‘Bungling Burglar, Ex-Lag, Gun-Threat Pensioner’. Let me introduce you to my dear old dad. Please know, however, these are not my descriptions of my dad, oh no. These are headlines taken from newspapers.
This is because my dad is famous. Well, infamous actually, at least within a certain local jurisdiction. The newspaper headlines might be a bit of a give-away as to the reasons for his ‘infamy’.
You see, my dad is an alcoholic who has spent the last four decades of his life serving prison sentences for a mind-boggling variety of alcohol-related crimes, living in halfway houses when released.
That ‘down-and-outer’ you may have seen staggering about aimlessly on the street muttering to himself, bottle in hand, looking dishevelled and unkempt? You could have been looking straight at my dad.
He has been at death’s door several times and his life has been spared just as many.
Last summer Dad went ‘AWOL’ after being released from yet another prison and, as always, I was concerned for his safety. One peaceful Sunday afternoon I received a call out of the blue from a hospital staff nurse. He had been admitted with a head injury after falling down, drunk, in the street. But Dad didn’t want me to be involved and the nurse had to respect his wishes to be discharged. I knew that the next time I would hear from him, or about him, would be when he committed his next crime. Or worse.
As always, all I could do was to hope and pray, at the very least, that he would be alright.
Some weeks later after my conversation with the nurse I still hadn’t heard from Dad so I googled his name, only to find out that he had, indeed been arrested again, this time for attempting to hold up a Post Office with a pretend weapon.
Oh Dad. What have you done?
Since it was an online newspaper, some people had posted comments about my dad’s actions so I wrote my own article in an effort to tell part of my dad’s story.
I pitched my article to Prima magazine but not before first discussing it with my family. Their support has been phenomenal. I felt I was on a mission, not to air the ‘family’s dirty laundry’, but to tell a story from the heart, to let people know who my dad once was before alcohol obliterated his life and that it wasn’t all ‘doom and gloom’.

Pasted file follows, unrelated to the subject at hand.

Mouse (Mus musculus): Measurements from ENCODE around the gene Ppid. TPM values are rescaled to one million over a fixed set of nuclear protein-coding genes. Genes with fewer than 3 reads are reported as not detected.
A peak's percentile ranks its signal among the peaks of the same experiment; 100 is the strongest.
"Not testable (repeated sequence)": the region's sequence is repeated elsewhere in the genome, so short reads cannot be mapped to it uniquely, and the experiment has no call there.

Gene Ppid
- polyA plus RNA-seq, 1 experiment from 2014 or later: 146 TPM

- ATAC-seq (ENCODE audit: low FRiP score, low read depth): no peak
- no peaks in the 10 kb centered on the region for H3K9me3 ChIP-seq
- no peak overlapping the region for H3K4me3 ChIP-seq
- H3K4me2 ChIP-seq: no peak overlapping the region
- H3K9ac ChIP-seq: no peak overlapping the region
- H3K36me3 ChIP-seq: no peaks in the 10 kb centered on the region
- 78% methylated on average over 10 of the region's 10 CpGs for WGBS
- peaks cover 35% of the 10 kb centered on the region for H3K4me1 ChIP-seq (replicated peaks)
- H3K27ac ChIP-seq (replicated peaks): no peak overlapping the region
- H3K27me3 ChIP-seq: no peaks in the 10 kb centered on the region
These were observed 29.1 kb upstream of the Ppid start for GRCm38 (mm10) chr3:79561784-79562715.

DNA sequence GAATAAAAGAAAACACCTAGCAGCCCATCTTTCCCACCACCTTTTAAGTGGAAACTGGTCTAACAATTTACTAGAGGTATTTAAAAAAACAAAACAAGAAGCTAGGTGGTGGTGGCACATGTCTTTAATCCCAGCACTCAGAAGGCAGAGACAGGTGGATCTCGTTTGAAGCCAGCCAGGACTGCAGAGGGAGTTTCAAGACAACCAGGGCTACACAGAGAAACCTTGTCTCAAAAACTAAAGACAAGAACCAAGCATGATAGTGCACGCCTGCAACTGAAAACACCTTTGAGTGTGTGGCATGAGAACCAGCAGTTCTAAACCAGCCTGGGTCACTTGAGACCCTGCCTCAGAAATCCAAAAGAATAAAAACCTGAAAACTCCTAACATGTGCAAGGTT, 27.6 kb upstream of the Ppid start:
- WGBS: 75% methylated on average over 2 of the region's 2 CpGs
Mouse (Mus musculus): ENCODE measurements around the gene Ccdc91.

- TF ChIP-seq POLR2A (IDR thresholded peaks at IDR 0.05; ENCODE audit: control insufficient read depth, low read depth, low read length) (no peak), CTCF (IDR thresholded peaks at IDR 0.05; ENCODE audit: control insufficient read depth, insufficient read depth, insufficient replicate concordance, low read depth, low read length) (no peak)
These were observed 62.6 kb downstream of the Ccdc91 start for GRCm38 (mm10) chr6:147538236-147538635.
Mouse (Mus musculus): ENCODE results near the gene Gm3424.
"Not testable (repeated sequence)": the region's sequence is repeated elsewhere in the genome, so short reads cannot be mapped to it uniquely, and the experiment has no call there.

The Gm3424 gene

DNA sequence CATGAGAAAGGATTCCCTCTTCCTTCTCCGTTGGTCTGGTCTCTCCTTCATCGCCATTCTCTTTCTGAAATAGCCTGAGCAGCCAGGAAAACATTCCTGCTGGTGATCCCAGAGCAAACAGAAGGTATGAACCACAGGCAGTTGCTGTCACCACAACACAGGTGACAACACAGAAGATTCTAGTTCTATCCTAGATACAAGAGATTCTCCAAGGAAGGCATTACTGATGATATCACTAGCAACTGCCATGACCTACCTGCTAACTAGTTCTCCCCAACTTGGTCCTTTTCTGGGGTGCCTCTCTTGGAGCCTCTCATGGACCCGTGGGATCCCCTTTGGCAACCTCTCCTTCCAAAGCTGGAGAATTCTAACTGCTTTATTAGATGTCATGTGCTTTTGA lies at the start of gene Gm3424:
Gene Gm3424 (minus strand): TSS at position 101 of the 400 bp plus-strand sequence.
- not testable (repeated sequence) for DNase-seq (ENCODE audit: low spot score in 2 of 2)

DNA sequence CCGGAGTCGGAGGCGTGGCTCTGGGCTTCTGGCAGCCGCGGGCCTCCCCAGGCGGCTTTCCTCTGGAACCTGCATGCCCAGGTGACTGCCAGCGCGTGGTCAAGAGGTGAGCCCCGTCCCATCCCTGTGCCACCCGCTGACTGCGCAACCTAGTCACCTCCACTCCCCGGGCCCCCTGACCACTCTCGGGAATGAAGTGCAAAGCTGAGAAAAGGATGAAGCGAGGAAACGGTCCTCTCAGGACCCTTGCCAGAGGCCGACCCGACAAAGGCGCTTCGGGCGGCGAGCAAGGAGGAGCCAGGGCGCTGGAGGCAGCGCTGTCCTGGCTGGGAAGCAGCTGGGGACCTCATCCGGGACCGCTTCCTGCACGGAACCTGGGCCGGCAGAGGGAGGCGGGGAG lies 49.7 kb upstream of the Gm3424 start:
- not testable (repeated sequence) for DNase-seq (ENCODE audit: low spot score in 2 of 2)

When the deputy editor of Prima contacted me to say that she wanted to publish my story I was thrilled but there were some hurdles to cross first, not least of which I needed (and, in fact, wanted) my dad’s permission, and rightly so. More than that, I wanted his blessing.
My article was put to one side and I waited to hear from my dad. Summer grew to a close and one morning in September a letter arrived from him. Dad wanted to see me and quickly. Such is the way. I was, at last, able to tell him about my new writing career and, more importantly, about the story I had written about him and Prima’s interest in it. Dad was knocked sideways and back again. His pride in me was obvious, written all over his face (it still matters!). He said he wanted every success for me and it made him feel that he was ‘part of something’.
I have never been able to ask anything of my dad but after all these years he has been able to give me the one thing I really want – his blessing to write about him. I told him it was the best gift he could ever give me.
Some of you reading this may wonder why I’ve still ‘hung on in there’ with my dad. After all, I don’t mean to gloss over what my dad’s alcoholism has robbed him, me, our family of.
The pain has been raw, the anger palpable, the loss incalculable, of that there is no doubt.
But the simple answer is this: He is still my dad and I am still his daughter and that has never changed. Love is a powerful bond which has given my dad his atonement and given me back my dad.
The April edition of Prima magazine featuring my article about my dad is out now and is available wherever magazines are sold.